The Narendra Modi government on Friday administered the first bitter pill it prescribed with the railways announcing a sharp hike of 14.2% in passenger fares and 6.5% in freight tariffs — the steepest single-shot increases in recent memory and perhaps the highest ever. For commuters of suburban trains, the hike is still sharper — in certain cases the price of season tickets has been doubled.
The government justified the massive fare hike on two grounds. One, the hike was absolutely necessary in order to bring the cash-strapped national transporter back on track, and second, the decision was actually taken by the UPA government on February 10, and left for the new government to implement. The opposition predictably cried foul.
Apart from calling the increase “back-breaking” for the people, it questioned why the fare increase wasn’t announced in the railway budget that’s just a couple of weeks away.
The increased passenger fares and freight rates will come into effect from June 25. While passenger fares will go up by about one-seventh on average from their current levels, specific fares — such as season tickets on suburban networks — will increase significantly more.
Experts saw the move as a bold step towards uncoupling fare and freight revisions from the annual budget and towards implementation of dynamic pricing, a mechanism which gives railways the autonomy to raise or lower fares and freight tariffs depending on fluctuations in fuel costs.
As a matter of fact, the decision on these hikes was taken on February 10 by the UPA government with the caveat that it would come into effect after the polls, official sources said. Accordingly, the Railway Board notified the twin hikes on May 16 when the results of polls came in. However, just hours later, with his party suffering a rout, the former railway minister Mallikarjun Kharge leaned on the Railway Board to withhold the hike.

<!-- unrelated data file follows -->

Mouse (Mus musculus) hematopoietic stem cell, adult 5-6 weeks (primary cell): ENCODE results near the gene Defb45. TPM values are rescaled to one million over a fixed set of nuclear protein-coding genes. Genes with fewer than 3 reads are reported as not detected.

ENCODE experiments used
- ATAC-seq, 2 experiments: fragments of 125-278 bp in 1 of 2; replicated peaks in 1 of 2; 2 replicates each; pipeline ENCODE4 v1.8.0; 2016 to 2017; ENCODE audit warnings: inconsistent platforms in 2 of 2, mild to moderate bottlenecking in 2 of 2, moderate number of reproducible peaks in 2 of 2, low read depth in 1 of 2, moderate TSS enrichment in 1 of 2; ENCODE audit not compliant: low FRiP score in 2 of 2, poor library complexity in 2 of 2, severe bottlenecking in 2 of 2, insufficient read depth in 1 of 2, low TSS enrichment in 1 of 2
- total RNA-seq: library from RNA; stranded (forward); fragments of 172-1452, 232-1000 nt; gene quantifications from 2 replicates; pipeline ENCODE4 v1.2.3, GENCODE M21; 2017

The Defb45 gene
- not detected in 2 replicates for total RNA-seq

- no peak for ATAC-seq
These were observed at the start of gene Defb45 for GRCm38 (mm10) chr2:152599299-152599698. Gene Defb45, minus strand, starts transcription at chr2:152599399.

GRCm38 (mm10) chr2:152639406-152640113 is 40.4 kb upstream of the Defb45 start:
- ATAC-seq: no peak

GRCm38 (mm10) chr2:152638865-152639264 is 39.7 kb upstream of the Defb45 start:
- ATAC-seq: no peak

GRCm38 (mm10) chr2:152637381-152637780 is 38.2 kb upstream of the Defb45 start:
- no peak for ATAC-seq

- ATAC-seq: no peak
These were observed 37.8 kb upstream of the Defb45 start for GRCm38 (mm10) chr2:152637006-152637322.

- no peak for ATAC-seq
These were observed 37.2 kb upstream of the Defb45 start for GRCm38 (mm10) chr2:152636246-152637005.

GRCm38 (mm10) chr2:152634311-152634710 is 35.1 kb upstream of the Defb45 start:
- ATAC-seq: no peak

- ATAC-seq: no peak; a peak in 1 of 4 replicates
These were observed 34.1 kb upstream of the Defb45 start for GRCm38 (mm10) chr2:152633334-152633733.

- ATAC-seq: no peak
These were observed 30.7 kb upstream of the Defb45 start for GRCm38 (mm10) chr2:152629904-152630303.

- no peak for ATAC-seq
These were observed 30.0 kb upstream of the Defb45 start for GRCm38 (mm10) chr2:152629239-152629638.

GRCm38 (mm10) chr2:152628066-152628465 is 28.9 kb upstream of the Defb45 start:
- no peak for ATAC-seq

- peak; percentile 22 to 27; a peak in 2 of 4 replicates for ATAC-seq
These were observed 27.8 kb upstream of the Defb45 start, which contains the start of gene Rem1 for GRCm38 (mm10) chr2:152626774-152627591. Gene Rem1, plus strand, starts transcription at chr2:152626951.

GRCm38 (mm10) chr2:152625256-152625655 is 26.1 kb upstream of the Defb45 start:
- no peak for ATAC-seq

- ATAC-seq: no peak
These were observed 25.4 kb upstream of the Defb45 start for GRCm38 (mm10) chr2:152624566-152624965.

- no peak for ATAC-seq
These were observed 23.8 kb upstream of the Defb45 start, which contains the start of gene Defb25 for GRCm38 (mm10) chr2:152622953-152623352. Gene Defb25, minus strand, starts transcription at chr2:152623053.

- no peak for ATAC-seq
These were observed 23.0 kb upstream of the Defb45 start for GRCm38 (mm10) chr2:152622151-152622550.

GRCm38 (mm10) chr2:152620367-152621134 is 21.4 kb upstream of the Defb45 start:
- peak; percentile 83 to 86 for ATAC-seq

Speaking at a meeting of general managers and divisional managers, railways minister Sadananda Gowda on Thursday said the government is short of resources and some resource mobilisation should be a priority. The railways need significant investment to upgrade decaying tracks and signalling systems to prevent accidents. Modernisation and revamping of the railways is the top infrastructure priority of the government, which wants to build a Diamond Quadrilateral project of high-speed trains and a network of freight corridors over the next few years, all of which would require huge investments.
Defending the decision, railways said, “Passenger fare and freight rate revision was done as part of the interim budget presented by the previous government. But the implementation of revised rates was withdrawn by the previous regime because of the elections…Meeting the annual expenditure would not be possible unless the revised rates, as finalized by the previous government, are implemented,” it said.